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Open AccessArticle
Measurement and Simulation of Soil Water Contents in an Experimental Field in Delta Plain
Water 2017, 9(12), 947; doi:10.3390/w9120947 -
Abstract
Variation in soil water content in the delta plain has its own particularity and is significant for agricultural improvement, the utilization of water resources and flood risk mitigation. In this study, experimental data collected from a plot of farmland located in the Taihu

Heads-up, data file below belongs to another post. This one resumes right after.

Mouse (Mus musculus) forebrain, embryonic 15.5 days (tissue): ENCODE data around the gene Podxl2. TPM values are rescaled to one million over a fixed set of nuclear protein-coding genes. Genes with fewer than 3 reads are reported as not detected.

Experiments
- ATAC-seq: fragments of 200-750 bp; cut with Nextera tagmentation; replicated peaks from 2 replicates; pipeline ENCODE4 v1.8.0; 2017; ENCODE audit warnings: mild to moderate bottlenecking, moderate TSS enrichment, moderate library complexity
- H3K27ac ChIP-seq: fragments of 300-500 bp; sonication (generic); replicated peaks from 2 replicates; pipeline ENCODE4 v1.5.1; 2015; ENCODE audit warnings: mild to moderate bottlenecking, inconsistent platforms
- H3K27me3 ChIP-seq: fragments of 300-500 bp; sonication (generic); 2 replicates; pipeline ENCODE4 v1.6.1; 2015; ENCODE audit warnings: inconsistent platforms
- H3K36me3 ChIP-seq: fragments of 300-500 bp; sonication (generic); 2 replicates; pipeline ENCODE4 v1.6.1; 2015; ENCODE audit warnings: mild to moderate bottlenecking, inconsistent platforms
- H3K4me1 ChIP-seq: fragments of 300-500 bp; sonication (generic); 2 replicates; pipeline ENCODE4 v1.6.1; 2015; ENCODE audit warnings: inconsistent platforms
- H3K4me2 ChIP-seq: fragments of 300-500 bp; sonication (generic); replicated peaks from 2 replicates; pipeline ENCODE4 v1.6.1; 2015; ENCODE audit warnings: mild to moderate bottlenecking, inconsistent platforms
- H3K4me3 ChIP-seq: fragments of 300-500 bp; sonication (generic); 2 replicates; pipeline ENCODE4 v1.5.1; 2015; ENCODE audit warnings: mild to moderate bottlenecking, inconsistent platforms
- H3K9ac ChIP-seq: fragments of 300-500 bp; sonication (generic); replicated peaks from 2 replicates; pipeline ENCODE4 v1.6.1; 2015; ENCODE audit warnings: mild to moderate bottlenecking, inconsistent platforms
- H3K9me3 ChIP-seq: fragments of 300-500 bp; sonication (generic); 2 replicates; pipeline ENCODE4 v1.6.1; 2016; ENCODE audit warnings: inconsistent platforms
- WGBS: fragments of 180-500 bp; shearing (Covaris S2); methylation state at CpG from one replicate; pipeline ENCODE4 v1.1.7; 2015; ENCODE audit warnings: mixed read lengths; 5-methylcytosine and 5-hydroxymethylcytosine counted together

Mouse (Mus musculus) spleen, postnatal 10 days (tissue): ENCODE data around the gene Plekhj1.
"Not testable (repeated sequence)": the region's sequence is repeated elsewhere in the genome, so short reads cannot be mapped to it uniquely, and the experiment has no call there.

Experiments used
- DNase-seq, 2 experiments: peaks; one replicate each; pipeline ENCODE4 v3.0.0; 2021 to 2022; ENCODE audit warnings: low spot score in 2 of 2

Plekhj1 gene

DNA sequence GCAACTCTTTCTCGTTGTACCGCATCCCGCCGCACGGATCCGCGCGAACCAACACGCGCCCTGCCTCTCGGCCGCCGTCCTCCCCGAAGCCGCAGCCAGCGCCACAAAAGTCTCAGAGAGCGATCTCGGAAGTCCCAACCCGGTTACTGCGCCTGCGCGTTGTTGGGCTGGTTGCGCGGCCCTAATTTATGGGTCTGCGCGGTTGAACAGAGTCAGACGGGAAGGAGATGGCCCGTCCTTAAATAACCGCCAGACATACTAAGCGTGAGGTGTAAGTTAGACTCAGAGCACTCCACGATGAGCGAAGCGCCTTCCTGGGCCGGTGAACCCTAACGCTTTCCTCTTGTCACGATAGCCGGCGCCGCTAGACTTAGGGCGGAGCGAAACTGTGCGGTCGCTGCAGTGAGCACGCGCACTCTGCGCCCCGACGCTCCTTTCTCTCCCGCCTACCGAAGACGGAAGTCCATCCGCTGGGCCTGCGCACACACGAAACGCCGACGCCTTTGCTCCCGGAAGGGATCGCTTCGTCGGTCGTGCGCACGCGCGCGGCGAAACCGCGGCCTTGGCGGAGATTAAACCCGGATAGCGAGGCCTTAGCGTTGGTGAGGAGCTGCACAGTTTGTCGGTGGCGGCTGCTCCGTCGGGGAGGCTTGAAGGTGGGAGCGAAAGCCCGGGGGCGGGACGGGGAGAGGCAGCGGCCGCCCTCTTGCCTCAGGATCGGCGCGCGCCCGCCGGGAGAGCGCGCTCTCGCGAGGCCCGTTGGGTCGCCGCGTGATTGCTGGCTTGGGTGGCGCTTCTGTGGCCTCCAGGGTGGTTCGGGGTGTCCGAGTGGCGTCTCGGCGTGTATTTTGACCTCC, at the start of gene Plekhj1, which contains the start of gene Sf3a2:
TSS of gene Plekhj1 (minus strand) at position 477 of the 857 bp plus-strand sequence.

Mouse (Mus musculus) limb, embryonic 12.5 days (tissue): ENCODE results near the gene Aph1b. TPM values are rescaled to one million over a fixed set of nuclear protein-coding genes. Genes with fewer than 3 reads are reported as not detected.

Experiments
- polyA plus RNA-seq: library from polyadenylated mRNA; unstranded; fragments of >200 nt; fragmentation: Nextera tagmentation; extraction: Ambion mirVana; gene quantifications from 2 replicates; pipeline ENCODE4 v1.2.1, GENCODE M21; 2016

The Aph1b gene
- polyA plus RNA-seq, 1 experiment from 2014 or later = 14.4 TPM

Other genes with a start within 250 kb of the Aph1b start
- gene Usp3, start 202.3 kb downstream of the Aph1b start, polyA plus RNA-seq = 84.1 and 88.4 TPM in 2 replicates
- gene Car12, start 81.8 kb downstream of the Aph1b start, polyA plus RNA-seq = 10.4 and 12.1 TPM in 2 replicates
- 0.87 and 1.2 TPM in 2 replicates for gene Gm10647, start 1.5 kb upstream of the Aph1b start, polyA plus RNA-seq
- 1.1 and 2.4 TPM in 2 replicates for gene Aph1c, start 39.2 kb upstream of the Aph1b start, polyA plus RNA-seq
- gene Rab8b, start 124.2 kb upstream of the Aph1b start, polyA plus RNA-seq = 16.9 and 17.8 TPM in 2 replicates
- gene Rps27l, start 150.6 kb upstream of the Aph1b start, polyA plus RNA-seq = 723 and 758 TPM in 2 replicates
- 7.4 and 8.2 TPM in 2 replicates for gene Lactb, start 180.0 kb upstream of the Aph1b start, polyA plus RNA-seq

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Variation in soil water content in the delta plain has its own particularity and is significant for agricultural improvement, the utilization of water resources and flood risk mitigation. In this study, experimental data collected from a plot of farmland located in the Taihu Basin were used to investigate the temporal and vertical variation of soil water content, as well as the effects of individual rainfall on soil water and shallow groundwater and their interaction. The results showed that the variation of soil water content is dependent on the comprehensive influence of soil hydraulic properties, meteorological factors and shallow groundwater and the correlation to the groundwater table is the strongest due to the significant capillary action in the delta plain. A saturated-unsaturated three-dimensional soil water numerical model was developed for the study area in response to rainfall and evapotranspiration. Scenario simulations were performed with different soil depths for soil water content and the error source was analyzed to improve the model. The average RMSE, RE and R2 values of the soil water content at the five depths between the measured and simulated results were 0.0192 cm3·cm−3, 2.09% and 0.8119, respectively. The results indicated that the developed model could estimate vertical soil water content and its dynamics over time at the study site at an acceptable level. Moreover, further research and application to other sites in delta plains are necessary to verify and improve the model. Full article